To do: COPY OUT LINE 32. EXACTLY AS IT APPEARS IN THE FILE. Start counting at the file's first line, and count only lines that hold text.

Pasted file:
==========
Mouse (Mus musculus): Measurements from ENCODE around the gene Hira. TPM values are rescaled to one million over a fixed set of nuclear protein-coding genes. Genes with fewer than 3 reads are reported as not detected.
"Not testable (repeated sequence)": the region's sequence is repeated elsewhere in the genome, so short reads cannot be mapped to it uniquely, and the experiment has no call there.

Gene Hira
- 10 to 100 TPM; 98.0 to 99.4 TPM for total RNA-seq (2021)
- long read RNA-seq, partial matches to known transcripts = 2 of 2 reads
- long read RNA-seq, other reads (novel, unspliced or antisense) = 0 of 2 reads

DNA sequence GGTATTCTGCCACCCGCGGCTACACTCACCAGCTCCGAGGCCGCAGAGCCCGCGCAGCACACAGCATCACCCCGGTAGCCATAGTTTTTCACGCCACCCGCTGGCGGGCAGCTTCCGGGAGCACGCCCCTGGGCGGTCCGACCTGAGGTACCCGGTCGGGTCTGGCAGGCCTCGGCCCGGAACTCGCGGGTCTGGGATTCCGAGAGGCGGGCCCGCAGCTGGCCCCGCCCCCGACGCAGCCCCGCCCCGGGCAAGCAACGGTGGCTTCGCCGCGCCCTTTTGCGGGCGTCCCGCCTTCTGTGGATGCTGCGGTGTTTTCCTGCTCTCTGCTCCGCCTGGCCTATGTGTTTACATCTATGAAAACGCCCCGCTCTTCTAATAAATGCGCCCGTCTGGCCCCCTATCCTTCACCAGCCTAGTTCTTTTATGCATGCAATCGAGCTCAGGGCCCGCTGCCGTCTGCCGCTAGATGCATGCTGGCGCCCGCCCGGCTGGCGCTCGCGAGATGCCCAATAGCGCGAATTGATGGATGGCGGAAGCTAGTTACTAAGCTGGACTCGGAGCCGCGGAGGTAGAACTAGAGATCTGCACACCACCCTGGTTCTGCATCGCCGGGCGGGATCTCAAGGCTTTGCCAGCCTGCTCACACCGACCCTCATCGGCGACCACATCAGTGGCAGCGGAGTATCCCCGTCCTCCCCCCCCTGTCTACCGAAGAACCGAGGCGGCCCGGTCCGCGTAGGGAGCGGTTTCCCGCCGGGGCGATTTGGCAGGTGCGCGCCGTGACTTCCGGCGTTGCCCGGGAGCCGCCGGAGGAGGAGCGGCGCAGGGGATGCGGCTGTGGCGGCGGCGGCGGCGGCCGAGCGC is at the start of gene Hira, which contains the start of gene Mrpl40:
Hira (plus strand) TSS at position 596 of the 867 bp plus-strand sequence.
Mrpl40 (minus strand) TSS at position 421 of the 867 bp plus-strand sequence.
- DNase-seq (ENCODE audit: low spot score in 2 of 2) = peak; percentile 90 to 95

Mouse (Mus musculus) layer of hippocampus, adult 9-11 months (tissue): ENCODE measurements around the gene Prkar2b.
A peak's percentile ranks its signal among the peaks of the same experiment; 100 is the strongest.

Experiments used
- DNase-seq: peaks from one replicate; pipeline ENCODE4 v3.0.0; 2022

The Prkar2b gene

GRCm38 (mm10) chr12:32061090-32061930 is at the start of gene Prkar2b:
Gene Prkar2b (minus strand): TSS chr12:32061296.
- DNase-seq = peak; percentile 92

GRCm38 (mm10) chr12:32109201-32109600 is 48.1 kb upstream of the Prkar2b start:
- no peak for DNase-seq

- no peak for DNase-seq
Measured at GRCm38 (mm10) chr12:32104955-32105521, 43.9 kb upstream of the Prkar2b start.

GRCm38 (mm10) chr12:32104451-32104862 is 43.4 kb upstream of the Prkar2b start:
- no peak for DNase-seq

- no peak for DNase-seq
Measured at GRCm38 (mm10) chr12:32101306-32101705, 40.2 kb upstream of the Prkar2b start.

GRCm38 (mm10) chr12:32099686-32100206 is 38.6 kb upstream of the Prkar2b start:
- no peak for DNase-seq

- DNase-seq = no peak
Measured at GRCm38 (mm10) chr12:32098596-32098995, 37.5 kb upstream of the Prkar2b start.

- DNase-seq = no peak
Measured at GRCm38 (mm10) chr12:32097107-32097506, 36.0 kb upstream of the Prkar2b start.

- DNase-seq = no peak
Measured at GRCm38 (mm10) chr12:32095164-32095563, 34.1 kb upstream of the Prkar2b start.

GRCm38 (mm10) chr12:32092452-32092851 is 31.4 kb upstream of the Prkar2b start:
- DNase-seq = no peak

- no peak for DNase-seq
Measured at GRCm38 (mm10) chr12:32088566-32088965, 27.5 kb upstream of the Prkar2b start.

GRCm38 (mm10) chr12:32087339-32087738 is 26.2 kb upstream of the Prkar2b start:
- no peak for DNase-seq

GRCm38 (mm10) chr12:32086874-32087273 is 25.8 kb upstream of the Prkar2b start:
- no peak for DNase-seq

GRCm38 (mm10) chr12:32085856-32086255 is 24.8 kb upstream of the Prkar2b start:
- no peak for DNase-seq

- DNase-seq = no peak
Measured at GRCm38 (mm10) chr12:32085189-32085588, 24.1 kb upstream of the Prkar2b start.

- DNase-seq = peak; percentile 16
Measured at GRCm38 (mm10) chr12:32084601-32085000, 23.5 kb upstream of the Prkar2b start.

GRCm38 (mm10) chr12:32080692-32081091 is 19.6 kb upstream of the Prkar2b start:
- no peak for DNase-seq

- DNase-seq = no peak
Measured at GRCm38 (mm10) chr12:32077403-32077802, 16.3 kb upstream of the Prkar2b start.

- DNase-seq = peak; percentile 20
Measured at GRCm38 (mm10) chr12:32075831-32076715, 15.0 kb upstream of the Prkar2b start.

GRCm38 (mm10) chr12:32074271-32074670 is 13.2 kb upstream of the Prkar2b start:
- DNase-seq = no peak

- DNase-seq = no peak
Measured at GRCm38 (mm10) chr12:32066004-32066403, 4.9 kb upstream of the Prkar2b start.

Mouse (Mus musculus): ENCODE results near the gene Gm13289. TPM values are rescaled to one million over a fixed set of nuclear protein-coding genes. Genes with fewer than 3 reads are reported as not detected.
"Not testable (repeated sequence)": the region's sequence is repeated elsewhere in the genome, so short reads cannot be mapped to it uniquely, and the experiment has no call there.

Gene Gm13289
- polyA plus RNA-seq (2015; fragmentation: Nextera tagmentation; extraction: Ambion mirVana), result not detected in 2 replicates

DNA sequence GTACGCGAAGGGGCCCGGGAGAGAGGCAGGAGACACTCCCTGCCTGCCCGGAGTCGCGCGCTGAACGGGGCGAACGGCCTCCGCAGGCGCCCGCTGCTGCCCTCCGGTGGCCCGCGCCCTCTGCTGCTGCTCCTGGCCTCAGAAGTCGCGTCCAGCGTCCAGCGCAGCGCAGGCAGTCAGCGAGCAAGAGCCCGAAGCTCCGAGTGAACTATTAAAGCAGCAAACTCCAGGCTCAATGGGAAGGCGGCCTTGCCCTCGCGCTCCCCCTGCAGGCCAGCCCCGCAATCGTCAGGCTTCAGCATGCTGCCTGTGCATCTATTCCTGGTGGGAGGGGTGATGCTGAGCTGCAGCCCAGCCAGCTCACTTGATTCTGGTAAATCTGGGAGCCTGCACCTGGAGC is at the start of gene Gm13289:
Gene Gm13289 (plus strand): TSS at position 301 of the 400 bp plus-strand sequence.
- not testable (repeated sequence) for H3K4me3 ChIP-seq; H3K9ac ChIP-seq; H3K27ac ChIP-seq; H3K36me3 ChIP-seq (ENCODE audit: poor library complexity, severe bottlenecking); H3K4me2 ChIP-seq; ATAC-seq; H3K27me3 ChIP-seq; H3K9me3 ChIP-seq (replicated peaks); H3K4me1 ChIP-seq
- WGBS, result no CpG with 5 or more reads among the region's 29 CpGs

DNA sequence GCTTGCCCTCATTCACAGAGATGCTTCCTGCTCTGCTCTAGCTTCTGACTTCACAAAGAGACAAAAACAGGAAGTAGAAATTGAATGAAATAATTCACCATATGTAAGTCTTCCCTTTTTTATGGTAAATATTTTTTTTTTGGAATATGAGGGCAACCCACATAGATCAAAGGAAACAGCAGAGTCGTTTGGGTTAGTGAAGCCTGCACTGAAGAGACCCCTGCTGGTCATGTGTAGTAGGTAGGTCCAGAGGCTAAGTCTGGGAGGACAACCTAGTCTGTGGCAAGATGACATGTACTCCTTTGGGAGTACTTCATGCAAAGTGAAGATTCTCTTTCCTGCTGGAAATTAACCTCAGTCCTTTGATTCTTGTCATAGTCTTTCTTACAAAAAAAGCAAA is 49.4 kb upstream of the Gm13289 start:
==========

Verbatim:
Measured at GRCm38 (mm10) chr12:32097107-32097506, 36.0 kb upstream of the Prkar2b start.